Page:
- Snakeoil Activation
The Dashboard is the first content you'd see when you load up the SnakeoilOS WebApp. This page contains general system information, giving you the overall "health" of your SnakeoilOS. This is the place to get a "bird eye's view" of the state of your SnakeoilOS computer.
People say the darndest things. In here you'd see some of the more amusing and interesting audiophile related quotes. A new quote is shown every 30 seconds. If you have any amusing quotes you want to add in, please contact me.
Here you'd find the version of SnakeoilOS that's running on your computer (1.0.0 in the example), plus the underlying version of Ubuntu (16.04.02 LTS). You can click the "Check" button any time to connect to the SnakeoilOS server to find if there is a newer version of SnakeoilOS you can upgrade to. Refer to the "System" section of this manual to find out how to upgrade your SnakeoilOS computer.
Random-access memory (RAM /ræm/) is a form of computer data storage which stores frequently used program instructions to increase the general speed of a system. A random-access memory device allows data items to be read or written in almost the same amount of time irrespective of the physical location of data inside the memory. In contrast, with other direct-access data storage media such as hard disks, CD-RWs, DVD-RWs and the older drum memory, the time required to read and write data items varies significantly depending on their physical locations on the recording medium, due to mechanical limitations such as media rotation speeds and arm movement.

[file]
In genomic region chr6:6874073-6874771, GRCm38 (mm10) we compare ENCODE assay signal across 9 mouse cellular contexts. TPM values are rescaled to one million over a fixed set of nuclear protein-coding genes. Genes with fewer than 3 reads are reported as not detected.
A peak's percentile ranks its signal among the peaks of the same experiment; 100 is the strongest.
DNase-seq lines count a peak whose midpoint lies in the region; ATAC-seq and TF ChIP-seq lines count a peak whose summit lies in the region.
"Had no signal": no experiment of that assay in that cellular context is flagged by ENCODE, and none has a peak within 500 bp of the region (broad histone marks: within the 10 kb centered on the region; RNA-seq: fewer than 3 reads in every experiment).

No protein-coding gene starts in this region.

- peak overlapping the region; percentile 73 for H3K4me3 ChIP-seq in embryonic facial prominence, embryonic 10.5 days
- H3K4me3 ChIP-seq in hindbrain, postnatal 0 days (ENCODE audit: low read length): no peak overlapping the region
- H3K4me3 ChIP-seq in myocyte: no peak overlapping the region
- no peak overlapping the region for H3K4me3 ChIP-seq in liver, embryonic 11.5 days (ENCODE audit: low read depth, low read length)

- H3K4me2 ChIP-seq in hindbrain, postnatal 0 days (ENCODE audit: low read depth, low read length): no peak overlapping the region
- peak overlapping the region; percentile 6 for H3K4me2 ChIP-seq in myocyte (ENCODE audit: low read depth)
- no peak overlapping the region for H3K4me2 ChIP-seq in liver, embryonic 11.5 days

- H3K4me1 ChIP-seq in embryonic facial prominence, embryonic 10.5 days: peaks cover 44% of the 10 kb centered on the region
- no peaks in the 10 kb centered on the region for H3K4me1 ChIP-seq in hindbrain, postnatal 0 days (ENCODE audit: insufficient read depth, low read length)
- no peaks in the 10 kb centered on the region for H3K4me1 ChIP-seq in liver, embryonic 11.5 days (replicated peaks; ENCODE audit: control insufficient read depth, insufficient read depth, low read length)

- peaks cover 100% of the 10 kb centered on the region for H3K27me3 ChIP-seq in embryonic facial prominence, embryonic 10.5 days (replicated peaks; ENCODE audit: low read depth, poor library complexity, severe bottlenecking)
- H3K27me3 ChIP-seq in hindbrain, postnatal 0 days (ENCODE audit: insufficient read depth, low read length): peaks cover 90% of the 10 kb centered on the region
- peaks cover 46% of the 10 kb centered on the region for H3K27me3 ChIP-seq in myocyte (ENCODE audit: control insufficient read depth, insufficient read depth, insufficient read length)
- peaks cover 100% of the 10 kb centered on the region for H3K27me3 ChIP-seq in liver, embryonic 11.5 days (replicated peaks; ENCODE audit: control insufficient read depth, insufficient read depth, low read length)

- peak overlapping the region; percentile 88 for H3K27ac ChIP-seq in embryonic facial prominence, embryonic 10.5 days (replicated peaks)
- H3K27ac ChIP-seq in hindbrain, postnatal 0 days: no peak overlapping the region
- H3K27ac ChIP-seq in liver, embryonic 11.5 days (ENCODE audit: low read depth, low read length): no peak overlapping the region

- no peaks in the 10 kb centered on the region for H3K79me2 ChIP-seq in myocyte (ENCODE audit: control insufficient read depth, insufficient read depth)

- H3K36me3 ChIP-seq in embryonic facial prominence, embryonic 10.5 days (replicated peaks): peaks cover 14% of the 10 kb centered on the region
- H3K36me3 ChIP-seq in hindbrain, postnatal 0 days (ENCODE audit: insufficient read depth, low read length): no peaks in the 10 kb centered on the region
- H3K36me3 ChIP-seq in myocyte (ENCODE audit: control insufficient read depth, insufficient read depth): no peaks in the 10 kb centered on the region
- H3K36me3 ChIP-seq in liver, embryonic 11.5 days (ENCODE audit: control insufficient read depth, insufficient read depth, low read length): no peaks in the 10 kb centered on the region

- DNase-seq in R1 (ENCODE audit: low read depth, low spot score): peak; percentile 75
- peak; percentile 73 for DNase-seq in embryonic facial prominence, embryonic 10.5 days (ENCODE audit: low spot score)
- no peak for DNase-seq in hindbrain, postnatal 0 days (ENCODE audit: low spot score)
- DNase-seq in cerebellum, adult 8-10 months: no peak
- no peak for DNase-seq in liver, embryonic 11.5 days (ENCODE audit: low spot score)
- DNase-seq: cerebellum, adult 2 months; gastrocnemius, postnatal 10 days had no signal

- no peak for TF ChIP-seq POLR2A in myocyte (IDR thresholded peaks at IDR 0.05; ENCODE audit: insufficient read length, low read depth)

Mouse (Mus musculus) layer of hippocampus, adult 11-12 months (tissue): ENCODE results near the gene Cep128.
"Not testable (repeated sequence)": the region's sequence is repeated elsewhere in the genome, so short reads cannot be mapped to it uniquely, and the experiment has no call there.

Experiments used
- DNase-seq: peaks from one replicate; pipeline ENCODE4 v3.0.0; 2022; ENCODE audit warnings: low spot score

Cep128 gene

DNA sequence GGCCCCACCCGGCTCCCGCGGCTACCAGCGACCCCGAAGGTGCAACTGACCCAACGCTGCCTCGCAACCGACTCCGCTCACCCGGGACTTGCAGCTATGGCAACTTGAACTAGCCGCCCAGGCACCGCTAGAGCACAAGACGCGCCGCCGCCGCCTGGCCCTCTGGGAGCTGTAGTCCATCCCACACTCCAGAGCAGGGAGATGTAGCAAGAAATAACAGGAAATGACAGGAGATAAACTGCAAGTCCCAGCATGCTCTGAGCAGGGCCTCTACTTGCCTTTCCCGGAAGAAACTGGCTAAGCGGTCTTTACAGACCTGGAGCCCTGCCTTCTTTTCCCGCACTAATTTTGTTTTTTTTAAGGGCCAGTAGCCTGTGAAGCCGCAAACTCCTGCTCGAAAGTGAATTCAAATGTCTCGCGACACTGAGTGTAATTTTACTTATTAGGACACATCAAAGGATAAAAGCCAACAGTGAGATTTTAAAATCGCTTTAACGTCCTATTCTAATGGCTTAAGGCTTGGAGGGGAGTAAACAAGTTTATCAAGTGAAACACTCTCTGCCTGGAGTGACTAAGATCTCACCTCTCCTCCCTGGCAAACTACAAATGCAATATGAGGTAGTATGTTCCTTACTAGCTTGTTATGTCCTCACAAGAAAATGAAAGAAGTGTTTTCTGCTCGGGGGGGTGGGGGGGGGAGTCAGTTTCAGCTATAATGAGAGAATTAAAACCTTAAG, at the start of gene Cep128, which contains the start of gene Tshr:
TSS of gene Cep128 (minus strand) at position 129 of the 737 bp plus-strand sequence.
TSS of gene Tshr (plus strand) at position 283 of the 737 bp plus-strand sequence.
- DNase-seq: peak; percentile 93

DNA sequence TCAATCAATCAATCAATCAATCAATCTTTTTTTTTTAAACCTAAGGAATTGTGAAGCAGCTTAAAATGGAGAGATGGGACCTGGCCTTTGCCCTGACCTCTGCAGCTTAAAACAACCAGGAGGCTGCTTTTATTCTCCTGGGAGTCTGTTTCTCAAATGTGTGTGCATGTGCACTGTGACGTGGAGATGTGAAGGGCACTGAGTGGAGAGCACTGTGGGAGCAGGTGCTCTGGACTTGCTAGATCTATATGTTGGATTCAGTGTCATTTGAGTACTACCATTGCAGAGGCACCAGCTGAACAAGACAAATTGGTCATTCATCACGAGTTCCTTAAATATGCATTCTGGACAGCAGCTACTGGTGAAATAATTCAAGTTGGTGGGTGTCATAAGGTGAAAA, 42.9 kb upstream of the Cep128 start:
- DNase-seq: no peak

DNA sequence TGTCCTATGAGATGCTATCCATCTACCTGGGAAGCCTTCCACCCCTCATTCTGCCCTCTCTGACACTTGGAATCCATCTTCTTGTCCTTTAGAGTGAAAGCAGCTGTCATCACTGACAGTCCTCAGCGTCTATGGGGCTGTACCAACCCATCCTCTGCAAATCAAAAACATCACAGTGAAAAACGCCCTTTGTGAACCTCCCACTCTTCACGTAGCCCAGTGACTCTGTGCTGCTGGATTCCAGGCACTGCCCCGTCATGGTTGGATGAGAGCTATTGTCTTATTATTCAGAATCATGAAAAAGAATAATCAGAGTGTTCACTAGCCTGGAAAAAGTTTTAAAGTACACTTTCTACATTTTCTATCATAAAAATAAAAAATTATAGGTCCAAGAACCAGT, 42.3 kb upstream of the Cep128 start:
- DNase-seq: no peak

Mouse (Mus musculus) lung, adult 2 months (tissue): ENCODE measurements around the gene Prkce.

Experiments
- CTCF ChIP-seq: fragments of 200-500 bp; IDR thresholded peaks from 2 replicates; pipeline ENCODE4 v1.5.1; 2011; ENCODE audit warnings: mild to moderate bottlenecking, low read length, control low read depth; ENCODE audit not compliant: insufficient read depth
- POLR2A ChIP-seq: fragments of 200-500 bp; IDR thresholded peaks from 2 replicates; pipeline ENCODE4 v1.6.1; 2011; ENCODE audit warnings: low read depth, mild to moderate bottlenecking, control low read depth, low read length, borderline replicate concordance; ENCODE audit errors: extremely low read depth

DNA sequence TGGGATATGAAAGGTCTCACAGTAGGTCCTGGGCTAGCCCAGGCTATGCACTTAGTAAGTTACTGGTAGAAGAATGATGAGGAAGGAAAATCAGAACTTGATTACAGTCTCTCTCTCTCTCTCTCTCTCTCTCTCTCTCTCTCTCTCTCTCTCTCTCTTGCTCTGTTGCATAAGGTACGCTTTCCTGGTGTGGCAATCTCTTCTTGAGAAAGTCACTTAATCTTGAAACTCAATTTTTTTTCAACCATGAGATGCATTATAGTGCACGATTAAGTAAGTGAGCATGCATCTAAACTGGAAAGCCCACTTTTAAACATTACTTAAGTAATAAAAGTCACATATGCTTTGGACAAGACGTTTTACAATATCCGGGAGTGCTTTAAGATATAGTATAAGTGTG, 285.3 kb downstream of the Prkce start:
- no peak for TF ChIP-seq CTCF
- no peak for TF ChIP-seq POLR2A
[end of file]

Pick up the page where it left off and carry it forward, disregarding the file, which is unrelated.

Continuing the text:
This panel gives you a quick overview of the general state and health of your memory subsystem. In most cases all your available RAM will be used as "cache". You'd need to add more RAM if you find more a very high number in the "used" row and very low values for both "free" and "cached". A good rule of thumb is to have around 50% of your memory in the cache field, but this is just a general guide as it's pretty much system dependent.
A central processing unit (CPU) is the electronic circuitry within a computer that carries out the instructions of a computer program by performing the basic arithmetic, logical, control and input/output (I/O) operations specified by the instructions. The computer industry has used the term "central processing unit" at least since the early 1960s. Traditionally, the term "CPU" refers to a processor, more specifically to its processing unit and control unit (CU), distinguishing these core elements of a computer from external components such as main memory and I/O circuitry.
This panel tells you the type of CPU you have, showing important information like:
- cpu brand (e.g. Intel, AMD, etc)
- number of cores and threads
- architecture (32 bit or 64 bit)
- Cache (L1, L2 and L3).
The final panel gives you some information that you may find interesting - e.g. the load average of your computer system.